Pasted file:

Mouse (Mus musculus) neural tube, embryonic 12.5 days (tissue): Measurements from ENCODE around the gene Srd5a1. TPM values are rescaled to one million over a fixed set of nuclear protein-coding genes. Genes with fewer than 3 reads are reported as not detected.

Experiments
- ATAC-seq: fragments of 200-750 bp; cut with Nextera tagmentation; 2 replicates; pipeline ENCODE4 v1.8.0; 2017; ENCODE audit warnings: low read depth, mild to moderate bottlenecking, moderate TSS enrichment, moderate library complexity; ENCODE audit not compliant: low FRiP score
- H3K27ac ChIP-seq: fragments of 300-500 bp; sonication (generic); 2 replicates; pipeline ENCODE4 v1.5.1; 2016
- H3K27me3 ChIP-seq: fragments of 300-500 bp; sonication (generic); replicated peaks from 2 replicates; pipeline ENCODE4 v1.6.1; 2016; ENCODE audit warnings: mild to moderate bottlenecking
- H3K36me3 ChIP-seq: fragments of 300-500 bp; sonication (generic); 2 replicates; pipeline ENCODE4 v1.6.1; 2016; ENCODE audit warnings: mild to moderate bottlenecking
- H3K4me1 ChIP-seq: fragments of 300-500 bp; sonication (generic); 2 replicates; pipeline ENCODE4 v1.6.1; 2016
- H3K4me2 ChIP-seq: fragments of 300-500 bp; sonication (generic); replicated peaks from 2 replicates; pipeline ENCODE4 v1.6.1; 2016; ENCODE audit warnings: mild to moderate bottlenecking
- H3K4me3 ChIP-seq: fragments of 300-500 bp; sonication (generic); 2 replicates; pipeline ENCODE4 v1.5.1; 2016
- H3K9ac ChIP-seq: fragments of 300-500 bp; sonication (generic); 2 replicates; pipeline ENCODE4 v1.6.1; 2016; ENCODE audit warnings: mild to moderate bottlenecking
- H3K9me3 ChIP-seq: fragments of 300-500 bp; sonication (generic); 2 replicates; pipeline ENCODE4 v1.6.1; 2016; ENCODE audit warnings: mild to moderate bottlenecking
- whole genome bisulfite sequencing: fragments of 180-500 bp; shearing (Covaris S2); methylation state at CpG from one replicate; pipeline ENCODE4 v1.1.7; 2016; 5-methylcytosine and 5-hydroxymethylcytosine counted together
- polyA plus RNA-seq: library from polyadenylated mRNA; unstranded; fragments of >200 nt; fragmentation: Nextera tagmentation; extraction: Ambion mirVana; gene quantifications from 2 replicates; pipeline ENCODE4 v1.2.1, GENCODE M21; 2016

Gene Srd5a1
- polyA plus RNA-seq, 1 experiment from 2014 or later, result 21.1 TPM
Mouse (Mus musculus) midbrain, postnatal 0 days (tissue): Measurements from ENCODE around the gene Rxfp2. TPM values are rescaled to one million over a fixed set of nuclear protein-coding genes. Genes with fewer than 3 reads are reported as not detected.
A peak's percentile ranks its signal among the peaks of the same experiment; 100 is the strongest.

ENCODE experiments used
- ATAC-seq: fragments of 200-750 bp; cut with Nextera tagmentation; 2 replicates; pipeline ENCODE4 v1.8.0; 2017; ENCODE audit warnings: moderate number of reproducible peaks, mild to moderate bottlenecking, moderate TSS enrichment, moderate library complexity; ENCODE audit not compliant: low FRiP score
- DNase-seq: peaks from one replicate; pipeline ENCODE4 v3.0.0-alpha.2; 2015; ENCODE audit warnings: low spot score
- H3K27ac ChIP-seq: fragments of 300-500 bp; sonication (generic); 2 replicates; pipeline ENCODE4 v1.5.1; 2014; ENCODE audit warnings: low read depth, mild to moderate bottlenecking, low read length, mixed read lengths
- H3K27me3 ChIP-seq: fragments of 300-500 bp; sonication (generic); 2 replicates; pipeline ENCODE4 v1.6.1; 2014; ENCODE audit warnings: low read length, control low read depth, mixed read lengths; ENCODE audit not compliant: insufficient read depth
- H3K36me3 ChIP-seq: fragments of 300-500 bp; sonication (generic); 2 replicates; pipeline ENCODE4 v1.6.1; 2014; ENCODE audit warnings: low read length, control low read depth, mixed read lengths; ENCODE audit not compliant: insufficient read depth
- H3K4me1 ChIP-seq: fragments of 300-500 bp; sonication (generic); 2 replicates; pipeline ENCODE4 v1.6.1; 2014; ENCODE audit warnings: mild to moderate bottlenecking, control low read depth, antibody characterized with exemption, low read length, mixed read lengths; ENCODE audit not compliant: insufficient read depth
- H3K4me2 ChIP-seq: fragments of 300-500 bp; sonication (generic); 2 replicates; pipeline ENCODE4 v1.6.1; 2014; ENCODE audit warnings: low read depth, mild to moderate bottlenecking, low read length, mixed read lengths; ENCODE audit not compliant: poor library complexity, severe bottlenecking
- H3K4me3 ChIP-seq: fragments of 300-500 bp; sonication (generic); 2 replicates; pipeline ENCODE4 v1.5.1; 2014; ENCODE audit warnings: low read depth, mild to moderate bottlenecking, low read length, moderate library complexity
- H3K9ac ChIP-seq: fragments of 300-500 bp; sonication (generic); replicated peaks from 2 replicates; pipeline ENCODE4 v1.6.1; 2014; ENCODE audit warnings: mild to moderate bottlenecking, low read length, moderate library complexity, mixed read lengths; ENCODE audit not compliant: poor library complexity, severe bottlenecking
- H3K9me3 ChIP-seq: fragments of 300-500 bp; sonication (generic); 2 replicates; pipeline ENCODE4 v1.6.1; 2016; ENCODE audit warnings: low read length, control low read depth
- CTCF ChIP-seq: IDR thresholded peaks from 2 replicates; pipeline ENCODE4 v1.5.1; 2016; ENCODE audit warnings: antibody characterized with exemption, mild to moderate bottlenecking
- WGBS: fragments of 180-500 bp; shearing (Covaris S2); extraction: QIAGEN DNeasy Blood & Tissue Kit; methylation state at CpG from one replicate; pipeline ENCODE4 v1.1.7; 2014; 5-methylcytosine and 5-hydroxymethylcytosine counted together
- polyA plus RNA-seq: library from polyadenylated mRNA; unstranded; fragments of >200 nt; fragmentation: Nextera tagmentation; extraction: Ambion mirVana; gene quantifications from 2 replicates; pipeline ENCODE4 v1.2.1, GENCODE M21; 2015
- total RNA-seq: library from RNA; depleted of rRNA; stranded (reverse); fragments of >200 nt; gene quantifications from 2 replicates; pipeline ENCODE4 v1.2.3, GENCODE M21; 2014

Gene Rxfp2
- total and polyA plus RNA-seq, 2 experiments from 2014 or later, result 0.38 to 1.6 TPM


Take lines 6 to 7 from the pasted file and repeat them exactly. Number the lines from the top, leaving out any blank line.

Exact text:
- H3K36me3 ChIP-seq: fragments of 300-500 bp; sonication (generic); 2 replicates; pipeline ENCODE4 v1.6.1; 2016; ENCODE audit warnings: mild to moderate bottlenecking
- H3K4me1 ChIP-seq: fragments of 300-500 bp; sonication (generic); 2 replicates; pipeline ENCODE4 v1.6.1; 2016